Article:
The last time I had been in Chicago and had had a chance to visit with her,
she had been in the throes of indecision. "I grew up in a nice little
Protestant church that taught me that God loves all his children, and that good
people everywhere go to heaven," she told me. "This Mormon
preoccupation with kingdoms and judgments, with recommends, and with who gets to
go in and who has to stay out, has been bothering me ever since I joined the
Church. I was honest with my bishop—I told him I had a lot of reservations—but
he encouraged us to be baptized anyway and resolve our difficulties with the
help of the Holy Ghost. Well, I guess I never did. I like Mormons, and I think
it is a good life-style, mostly. But lately, whenever I walk into a Mormon
chapel, my stomach sinks, and I just feel sick inside. The atmosphere is
absolutely repressive to me."
I ought to have responded with something more encouraging and sustaining than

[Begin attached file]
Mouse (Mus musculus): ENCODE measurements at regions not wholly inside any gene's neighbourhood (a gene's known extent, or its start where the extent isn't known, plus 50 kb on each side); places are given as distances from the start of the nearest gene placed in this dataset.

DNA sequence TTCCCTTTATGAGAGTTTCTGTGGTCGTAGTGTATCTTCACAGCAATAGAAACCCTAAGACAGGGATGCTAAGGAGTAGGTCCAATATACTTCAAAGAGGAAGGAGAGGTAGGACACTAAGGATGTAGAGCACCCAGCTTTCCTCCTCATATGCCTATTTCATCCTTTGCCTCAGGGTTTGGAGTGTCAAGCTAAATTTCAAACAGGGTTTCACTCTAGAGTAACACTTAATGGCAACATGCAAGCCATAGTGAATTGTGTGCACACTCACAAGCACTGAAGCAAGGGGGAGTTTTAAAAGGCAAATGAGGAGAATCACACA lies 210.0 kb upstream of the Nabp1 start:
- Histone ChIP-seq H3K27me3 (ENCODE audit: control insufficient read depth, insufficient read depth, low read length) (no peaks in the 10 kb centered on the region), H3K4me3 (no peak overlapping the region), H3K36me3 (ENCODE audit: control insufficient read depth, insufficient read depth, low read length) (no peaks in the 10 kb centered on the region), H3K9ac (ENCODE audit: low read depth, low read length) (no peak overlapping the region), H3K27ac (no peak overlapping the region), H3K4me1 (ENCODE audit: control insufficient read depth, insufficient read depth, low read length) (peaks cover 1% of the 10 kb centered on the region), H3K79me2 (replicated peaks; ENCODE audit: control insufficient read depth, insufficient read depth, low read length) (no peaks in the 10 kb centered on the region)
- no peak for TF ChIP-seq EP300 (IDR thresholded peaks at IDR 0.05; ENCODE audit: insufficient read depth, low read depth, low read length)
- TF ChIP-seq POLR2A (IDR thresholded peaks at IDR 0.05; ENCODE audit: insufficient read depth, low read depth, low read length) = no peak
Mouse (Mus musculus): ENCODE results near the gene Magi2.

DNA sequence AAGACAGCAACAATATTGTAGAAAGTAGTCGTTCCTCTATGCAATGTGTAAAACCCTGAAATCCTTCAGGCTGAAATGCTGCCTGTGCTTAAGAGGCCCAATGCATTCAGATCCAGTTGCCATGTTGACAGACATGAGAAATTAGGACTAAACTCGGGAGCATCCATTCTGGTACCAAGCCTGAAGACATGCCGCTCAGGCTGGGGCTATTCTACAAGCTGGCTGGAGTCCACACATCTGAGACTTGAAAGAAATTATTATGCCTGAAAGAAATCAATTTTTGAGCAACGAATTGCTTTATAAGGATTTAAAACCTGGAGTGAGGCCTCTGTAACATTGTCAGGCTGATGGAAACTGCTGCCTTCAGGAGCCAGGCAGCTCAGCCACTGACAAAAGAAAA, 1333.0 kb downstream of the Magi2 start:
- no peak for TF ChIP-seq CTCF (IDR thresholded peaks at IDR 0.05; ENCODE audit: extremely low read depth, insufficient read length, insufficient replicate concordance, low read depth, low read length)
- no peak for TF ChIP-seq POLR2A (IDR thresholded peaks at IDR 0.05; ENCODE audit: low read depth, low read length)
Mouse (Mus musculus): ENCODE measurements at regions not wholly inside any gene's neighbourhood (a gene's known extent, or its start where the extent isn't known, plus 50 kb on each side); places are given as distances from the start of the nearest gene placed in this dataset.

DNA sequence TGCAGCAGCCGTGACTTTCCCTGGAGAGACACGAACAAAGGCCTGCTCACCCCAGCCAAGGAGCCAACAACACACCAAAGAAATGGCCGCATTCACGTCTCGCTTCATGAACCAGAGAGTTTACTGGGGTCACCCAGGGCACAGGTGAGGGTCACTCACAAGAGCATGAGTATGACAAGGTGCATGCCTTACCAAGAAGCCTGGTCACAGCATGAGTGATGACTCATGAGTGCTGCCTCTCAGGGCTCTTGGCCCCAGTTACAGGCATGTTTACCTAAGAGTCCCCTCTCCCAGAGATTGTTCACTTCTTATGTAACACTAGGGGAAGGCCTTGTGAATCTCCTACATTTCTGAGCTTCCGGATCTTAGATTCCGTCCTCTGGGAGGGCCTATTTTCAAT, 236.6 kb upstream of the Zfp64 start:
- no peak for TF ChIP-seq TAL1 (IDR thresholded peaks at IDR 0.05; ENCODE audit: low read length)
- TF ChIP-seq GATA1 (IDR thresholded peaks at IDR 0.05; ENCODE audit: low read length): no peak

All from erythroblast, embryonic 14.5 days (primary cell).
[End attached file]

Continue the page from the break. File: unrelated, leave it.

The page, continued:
I was able to do at the time, but I certainly didn’t feel in any position to
do so. This was hardly a woman whose priorities in actually living the gospel
needed any straightening out from me, and I found it hard to argue that all the
rest mattered as much as I’ve always been taught to believe it does.
It was getting late. Judging from the amount of fizzless soda left in the
two-liter bottles and the remaining Dorito crumbs in the bags, it must be time
to go. What else was there to say? That we cared about each other? That we
worried? That we supported each other even in decisions we had hoped would not